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Comment Re:Another good idea that will get shut down (Score 1) 180

Well if your school was using enterprise version of windows, as you should be, and a WSUS, you wouldn't ever see the upgrade to win10 nag. So... you are likely violating your license already.

But, I suspect, you are buying bulk laptops and using the OEM version of windows on there. No excuse for that my friend, that's just a lazy IT department.

Sorry, are you saying the OEM version of Windows is NOT licensed for use in schools?

Comment Re:Sweden worries about theirs too... (Score 4, Insightful) 319

For reactors being torn down, yes it takes energy. But given that we should know how to make plants last 50 years at this point, minimum, it's not actually that big of a proportion. Hell, after 50 years you'll probably be replacing the solar panels as well.

The energy expenditure for *one* reactor decommissioning is around the 30-70TWh range [citing Vattenfal *and* Storm for lower and upper ranges] so with 400 odd reactors around the world we have a roughly 2800TWh energy *debt* pending from existing nuclear reactors in the nuclear industry a decade or two after they are decommissioned. An energy debt that will have to be paid by the great grand children of the baby boomers.

Why would you think new plants have the same energy debt as old plants? New plants are designed with decommissioning in mind, whereas old plants were not and are a bugger to decommission. Dounreay in the UK has had loads of contamination problems, including masses of asbestos contamination, as well as discharges to the local beach (now closed). But all these old reactor problems are lessons learnt for the newer generation of reactors and designs.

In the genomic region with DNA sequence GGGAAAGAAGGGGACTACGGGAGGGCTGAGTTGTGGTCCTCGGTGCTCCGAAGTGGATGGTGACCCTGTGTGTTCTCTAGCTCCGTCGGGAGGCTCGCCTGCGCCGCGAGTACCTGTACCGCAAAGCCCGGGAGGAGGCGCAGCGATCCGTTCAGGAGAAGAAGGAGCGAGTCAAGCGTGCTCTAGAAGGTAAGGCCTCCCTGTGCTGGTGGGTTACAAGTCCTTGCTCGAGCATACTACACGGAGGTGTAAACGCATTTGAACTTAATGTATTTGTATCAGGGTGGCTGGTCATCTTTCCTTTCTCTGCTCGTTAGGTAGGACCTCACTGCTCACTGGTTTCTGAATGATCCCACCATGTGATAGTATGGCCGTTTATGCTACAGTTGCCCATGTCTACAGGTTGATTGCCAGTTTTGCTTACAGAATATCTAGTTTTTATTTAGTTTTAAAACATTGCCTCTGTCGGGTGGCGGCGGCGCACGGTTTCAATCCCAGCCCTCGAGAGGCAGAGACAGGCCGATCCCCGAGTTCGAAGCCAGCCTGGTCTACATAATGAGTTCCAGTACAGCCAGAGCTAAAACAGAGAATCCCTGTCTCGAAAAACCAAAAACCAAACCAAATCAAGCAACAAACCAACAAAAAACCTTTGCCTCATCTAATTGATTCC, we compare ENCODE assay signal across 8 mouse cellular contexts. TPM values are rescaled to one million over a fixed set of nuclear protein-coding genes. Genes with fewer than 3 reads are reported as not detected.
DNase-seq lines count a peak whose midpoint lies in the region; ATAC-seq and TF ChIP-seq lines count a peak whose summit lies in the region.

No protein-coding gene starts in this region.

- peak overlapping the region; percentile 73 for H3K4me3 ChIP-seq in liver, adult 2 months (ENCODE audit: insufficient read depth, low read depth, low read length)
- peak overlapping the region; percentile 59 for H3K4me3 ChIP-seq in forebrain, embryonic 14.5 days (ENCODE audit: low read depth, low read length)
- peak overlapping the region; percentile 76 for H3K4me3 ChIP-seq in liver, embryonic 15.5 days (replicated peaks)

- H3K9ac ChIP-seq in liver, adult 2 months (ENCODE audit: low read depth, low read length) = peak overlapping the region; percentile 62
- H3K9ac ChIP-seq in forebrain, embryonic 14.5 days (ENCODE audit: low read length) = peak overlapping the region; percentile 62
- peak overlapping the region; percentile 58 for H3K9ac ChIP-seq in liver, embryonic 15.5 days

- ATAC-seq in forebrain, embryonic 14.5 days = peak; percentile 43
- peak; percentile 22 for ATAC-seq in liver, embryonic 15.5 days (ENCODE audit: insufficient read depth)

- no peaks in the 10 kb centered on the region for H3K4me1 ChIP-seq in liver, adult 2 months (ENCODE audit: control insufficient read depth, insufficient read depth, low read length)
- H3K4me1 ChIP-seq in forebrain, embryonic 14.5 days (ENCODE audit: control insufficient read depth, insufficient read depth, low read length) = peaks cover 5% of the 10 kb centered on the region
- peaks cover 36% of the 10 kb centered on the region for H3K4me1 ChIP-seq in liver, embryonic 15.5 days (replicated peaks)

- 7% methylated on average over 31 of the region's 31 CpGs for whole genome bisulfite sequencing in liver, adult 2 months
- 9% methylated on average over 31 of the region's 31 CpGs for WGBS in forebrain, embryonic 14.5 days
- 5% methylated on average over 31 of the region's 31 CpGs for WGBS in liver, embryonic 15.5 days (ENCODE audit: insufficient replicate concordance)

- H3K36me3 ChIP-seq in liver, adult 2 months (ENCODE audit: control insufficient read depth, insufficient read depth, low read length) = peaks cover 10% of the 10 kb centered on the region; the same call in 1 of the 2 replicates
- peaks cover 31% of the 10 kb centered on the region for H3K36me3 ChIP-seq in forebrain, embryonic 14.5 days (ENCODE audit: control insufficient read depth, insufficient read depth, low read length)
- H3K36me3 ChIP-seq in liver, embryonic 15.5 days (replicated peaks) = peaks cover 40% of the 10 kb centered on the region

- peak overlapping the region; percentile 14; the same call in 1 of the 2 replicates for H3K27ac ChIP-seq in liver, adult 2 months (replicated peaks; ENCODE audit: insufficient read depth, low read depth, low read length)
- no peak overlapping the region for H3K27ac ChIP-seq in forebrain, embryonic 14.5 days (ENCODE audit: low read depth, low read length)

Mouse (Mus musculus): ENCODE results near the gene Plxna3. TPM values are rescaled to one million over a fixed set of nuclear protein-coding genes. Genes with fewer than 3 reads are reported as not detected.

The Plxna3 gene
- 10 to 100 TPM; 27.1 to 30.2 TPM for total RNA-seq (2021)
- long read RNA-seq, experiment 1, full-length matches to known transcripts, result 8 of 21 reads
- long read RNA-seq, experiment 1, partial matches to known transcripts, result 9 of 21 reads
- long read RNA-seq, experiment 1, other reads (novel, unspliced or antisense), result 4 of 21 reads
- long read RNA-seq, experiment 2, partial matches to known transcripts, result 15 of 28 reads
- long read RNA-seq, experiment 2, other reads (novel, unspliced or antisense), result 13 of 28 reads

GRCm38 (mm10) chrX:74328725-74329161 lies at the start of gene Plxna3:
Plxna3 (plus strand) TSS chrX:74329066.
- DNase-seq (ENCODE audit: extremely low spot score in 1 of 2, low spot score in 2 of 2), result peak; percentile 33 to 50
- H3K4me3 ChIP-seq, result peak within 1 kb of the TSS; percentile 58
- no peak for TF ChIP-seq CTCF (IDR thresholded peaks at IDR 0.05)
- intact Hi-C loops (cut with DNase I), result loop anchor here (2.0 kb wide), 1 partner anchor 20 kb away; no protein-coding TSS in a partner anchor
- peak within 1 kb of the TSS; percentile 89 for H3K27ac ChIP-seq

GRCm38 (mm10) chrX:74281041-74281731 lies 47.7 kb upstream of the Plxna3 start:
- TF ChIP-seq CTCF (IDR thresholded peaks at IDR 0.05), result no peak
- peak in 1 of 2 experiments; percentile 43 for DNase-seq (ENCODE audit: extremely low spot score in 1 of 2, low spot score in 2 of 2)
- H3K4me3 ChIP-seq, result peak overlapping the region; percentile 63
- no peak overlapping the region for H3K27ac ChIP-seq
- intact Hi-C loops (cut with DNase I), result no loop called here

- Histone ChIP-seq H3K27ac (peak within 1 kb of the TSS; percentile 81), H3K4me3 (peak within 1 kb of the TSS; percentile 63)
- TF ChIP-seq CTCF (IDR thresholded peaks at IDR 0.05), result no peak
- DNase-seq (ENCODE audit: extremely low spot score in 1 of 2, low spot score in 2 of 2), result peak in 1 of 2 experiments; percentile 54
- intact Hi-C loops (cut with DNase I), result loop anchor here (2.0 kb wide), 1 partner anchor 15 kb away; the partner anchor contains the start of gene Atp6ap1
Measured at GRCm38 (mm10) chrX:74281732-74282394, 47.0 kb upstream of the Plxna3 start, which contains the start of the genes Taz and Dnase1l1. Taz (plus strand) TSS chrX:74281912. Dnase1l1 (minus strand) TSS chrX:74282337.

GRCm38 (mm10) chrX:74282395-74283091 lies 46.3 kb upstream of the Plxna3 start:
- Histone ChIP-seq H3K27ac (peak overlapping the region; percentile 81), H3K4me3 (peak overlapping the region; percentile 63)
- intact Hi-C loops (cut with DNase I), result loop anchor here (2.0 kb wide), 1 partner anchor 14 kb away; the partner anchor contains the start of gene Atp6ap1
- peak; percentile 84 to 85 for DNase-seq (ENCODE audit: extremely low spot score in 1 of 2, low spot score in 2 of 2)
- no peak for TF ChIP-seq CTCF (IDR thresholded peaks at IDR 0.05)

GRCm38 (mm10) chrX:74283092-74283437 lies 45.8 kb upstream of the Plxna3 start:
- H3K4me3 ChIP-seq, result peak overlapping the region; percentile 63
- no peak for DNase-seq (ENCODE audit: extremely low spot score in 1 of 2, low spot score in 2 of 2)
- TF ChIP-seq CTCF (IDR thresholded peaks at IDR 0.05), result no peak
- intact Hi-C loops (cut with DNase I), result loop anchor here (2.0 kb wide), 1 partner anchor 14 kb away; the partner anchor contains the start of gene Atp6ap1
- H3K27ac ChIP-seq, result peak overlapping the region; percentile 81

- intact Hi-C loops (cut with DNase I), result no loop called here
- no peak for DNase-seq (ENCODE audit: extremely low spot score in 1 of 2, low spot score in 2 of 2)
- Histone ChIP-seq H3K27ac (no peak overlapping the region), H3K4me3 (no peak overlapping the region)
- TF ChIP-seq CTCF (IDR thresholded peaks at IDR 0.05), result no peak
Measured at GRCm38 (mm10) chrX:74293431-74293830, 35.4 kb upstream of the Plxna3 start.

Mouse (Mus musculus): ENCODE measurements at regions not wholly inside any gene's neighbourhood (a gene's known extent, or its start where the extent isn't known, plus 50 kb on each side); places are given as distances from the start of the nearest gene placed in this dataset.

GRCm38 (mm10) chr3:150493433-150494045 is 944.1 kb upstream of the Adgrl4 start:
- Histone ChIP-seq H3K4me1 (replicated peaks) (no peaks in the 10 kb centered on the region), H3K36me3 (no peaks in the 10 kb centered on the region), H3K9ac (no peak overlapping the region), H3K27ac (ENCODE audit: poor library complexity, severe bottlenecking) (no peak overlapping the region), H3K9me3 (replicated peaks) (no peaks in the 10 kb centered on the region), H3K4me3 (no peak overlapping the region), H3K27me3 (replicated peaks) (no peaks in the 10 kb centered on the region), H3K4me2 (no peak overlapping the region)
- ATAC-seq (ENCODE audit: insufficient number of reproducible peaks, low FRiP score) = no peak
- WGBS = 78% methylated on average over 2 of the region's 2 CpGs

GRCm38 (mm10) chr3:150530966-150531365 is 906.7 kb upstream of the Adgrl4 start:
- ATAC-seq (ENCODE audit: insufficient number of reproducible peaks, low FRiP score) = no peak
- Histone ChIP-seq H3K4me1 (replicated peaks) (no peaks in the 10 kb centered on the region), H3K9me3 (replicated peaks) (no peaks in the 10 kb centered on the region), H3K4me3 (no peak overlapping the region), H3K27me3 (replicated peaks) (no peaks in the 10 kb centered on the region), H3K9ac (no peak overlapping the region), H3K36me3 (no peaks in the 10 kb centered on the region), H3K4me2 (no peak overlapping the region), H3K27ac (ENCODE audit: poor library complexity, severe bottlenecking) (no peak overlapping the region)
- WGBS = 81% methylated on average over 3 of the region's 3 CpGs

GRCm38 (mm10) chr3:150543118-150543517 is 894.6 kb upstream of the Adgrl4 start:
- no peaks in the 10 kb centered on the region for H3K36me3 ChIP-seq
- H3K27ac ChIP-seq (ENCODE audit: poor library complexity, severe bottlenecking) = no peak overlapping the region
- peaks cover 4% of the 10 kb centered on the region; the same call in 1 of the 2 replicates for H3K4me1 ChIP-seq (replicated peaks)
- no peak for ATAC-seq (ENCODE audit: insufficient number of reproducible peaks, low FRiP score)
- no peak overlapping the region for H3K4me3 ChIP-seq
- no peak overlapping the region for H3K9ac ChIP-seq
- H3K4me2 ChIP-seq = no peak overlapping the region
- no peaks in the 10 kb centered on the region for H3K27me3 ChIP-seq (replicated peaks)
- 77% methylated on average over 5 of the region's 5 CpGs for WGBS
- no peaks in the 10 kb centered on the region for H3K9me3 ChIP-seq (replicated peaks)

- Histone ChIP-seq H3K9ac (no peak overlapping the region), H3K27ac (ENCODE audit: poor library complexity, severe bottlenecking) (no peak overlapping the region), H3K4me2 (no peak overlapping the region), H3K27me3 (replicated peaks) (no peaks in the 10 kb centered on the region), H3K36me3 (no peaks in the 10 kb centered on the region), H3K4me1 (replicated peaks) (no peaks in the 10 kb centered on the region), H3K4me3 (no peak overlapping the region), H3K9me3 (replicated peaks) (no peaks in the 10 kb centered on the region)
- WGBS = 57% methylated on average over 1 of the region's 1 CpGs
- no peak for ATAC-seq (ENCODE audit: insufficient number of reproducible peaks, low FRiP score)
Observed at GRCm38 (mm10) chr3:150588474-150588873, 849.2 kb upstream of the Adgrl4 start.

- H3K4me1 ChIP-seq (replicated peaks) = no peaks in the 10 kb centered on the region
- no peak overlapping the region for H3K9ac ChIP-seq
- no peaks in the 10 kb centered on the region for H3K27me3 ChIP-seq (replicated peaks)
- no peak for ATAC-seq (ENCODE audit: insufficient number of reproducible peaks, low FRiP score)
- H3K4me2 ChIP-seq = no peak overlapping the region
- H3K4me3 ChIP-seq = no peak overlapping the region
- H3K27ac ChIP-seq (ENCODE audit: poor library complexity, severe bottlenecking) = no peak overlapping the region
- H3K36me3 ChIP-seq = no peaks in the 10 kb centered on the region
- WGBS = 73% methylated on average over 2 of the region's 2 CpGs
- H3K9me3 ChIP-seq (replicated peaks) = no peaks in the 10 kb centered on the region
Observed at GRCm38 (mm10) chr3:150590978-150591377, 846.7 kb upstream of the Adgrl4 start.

Comment Re:The brief puff of black soot... (Score 4, Insightful) 496

Are you serious? Yes, NoX is affected by sunlight - it creates ozone. Very unhealthy.

The OP's point is not that NOx isn't noxious, it's that it isn't persistent. The ozone created by sunlight on NOX is unstable and breaks down quickly. If we stopped pumping NOx into the atmosphere, it and its byproducts would all be gone in a matter of weeks. The same can't be said of CO2.

As well as the fact that all of humanity pays for the problems of CO2, whereas NOx just affects the rich nations pumping out all the crap in the first place.

Personally, I think there should be more emphasis on plug-in hybrids with Diesel based range extenders. Then the battery can be used around town (where the NOx is a problem), and the Diesel can be used on longer journeys where country roads don't have a NOx problem.

Comment Re: Imbicycles (Score 4, Insightful) 188

In London, bicycles effectively use about 2MPG of diesel by slowing large numbers of buses and trucks to the position where they are unable to get out of low gear. They are one of the biggest causes of pollution from diesel.

If you got the damn bikes of the road, the diesel vehicles would pollute far less.

Yeah. Damn those bikes. We'll ignore the effect of the pedestrians, lights, junctions, general congestion and all the other factors that contribute to stop/start traffic.

And, as for public transport - sure, take your desktop computer, server or laser printer (or even your weekly supermarket shopping) under your arm on London transport in the rush hour. You can post the video on Youtube afterwards.

You know, the number of times I've taken my desktop computer to work, along with my weekly shopping, makes me glad my town barely has public transport. It would be a daily grind for me to lug all that around.

And I can testify that most of the single occupancy cars blocking the roads have a similarly burdensome commuter load.

Comment Re:Remember China Airlines flight 611 (Score 2) 289

The altitude profile reminded me of TWA 800. The sudden climb then fall looks like the plane might have overbalanced towards the tail, which might be indicative of losing a forward section of the fuselage, whether by bomb or technical fault.

But, I am not an aeronautical engineer etc...

Comment Re:How is it malware then? (Score 1) 79

Isn't it more like finding the door of your home open and getting in

And you have permission to be inside?

It's more like finding a house with an open door, and smelling gas coming from inside, a potential hazard for the house and everyone else around.

Or, an even better analogy, finding a car that is open, or already with thieves inside, and closing the door having previously chased the thieves away.